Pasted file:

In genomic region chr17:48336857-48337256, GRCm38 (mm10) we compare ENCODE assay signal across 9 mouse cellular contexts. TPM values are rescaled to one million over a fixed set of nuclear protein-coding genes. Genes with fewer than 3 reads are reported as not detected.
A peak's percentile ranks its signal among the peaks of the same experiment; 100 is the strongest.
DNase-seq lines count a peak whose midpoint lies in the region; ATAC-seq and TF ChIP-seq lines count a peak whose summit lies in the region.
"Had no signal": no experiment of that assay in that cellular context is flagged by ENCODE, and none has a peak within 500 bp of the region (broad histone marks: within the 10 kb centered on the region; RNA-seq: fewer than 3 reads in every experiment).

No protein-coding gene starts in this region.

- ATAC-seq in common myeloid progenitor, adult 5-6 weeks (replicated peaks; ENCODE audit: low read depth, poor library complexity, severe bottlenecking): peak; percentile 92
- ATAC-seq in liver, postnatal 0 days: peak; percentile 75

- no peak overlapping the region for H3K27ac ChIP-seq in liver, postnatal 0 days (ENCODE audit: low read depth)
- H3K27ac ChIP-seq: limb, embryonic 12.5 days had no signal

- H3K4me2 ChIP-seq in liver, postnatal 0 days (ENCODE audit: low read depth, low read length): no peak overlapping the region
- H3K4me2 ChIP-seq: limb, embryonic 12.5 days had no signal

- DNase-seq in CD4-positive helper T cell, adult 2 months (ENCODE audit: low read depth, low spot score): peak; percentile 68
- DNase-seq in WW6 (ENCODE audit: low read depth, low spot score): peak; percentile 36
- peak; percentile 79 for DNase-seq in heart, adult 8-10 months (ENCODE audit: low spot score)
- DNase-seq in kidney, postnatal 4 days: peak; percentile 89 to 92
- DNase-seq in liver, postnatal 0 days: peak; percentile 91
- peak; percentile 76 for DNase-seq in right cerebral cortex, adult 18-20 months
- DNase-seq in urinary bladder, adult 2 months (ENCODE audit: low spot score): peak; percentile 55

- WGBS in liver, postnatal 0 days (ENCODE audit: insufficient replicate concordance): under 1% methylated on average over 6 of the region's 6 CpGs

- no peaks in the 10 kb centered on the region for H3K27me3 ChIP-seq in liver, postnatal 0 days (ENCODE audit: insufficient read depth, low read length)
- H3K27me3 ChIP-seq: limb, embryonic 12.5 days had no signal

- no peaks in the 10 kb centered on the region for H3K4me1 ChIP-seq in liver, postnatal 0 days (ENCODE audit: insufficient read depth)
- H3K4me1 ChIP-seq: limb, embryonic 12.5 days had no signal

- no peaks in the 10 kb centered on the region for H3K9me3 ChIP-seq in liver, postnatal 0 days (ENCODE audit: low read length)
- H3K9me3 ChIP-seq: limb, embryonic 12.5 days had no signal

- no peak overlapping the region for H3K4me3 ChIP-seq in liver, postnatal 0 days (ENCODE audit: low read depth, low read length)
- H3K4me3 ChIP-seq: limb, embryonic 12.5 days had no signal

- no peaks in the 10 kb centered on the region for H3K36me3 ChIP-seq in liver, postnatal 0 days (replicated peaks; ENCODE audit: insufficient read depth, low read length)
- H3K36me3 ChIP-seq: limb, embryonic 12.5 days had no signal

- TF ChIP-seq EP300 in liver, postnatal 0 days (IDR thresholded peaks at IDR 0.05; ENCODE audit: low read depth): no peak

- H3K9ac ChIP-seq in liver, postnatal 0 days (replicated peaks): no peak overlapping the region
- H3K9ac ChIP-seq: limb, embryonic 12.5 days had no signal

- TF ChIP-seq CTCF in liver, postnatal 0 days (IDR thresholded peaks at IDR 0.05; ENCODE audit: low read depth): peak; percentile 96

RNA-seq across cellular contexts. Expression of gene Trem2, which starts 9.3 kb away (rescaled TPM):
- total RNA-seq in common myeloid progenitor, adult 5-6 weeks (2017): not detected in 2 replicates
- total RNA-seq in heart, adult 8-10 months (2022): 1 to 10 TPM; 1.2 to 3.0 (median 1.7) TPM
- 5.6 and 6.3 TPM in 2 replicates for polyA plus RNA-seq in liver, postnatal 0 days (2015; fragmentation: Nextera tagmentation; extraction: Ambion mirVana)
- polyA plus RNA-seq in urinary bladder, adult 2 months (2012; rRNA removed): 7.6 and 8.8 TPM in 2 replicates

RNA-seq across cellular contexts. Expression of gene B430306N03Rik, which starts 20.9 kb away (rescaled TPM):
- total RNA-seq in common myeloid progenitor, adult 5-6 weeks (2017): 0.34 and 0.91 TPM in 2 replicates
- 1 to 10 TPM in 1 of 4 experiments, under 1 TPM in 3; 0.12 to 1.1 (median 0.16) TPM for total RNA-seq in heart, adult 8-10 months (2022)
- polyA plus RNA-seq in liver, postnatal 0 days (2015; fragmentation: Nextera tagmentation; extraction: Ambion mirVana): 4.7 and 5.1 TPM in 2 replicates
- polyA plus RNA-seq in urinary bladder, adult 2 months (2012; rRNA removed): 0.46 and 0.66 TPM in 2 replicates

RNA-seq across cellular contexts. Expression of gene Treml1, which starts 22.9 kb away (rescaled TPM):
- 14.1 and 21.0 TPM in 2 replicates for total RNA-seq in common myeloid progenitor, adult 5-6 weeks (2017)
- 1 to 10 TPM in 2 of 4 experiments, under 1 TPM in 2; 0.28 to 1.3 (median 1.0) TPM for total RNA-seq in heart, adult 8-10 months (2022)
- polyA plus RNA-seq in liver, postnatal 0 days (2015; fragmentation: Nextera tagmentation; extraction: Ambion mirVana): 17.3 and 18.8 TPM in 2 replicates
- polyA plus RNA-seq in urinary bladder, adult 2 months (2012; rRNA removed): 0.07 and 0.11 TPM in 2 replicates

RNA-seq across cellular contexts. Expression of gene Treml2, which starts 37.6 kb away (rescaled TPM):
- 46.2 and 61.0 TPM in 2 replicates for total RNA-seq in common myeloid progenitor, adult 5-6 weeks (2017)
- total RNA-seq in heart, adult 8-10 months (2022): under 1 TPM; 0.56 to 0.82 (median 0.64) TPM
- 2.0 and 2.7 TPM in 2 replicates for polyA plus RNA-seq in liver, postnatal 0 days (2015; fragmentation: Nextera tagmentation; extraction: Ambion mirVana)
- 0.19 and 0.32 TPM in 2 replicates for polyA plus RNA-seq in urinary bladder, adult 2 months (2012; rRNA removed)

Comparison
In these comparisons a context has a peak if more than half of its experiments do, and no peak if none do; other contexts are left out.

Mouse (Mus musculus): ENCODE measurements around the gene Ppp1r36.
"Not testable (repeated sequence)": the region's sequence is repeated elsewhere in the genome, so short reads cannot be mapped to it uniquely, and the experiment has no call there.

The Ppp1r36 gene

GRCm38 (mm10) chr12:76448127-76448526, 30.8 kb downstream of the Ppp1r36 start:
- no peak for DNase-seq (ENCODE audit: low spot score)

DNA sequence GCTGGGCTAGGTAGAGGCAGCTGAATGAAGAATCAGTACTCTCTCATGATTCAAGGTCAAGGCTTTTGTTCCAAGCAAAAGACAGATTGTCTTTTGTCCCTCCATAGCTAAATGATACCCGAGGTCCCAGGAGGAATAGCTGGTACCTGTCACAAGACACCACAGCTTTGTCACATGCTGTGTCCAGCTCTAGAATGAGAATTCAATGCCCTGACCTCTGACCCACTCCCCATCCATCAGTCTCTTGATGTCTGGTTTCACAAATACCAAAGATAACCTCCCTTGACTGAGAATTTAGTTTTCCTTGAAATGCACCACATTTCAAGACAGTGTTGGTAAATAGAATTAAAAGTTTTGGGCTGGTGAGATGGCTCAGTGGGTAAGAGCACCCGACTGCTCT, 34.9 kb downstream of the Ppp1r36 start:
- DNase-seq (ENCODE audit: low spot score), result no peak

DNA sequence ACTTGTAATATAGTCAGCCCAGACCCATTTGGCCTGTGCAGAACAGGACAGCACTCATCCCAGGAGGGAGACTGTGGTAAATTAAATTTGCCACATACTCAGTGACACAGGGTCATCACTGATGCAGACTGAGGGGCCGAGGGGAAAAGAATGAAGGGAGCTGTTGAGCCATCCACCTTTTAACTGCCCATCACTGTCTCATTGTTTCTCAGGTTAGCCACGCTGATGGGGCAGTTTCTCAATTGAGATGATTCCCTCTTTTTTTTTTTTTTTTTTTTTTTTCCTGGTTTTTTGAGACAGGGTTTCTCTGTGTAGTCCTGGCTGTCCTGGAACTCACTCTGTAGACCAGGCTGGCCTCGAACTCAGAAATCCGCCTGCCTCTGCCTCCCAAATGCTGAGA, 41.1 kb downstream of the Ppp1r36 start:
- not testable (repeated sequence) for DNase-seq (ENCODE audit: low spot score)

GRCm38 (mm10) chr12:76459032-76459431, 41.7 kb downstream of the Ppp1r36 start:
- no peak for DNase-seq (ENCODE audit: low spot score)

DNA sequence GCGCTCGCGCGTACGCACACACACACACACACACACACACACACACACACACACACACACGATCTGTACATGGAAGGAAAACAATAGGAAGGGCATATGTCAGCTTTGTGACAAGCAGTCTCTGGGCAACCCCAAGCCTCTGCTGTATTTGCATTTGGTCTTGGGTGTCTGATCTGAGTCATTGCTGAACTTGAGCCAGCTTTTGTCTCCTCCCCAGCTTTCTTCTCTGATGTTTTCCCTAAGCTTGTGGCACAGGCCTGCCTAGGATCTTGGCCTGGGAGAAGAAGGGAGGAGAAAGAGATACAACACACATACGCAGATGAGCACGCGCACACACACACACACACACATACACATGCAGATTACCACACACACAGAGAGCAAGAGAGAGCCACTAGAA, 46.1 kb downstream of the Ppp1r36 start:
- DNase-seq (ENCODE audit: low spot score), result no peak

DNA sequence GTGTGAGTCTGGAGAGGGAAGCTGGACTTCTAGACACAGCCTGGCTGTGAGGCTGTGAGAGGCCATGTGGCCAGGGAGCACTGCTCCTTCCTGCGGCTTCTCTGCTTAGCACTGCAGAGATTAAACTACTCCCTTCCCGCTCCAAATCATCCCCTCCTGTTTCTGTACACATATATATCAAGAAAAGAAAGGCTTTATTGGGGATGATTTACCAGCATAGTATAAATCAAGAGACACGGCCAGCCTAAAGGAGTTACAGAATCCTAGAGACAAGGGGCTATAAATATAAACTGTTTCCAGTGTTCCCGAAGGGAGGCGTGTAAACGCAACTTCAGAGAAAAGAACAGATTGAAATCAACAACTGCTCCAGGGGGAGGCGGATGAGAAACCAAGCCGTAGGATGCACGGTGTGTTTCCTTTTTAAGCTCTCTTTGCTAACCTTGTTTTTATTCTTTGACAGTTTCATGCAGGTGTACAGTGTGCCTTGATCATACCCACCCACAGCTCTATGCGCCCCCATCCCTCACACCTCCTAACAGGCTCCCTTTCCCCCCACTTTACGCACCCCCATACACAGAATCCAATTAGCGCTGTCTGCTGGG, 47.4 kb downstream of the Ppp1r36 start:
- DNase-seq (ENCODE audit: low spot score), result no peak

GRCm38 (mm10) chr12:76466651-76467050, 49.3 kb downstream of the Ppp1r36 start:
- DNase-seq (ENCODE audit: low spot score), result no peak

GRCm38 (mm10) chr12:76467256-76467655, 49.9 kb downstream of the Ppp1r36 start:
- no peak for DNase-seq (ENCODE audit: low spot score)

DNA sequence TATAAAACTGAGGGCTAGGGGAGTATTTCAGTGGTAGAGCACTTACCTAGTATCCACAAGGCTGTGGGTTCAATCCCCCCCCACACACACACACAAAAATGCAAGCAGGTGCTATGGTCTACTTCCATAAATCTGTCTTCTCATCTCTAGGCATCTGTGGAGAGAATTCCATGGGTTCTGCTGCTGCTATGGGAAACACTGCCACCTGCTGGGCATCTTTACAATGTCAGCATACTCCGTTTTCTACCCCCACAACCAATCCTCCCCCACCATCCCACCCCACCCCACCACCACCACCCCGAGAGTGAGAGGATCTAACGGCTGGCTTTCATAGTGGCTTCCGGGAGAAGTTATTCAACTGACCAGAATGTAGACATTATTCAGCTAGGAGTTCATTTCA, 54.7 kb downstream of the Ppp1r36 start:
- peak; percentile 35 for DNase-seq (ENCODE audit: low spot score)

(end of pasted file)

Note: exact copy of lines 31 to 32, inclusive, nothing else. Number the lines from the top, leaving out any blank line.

- H3K9ac ChIP-seq in liver, postnatal 0 days (replicated peaks): no peak overlapping the region
- H3K9ac ChIP-seq: limb, embryonic 12.5 days had no signal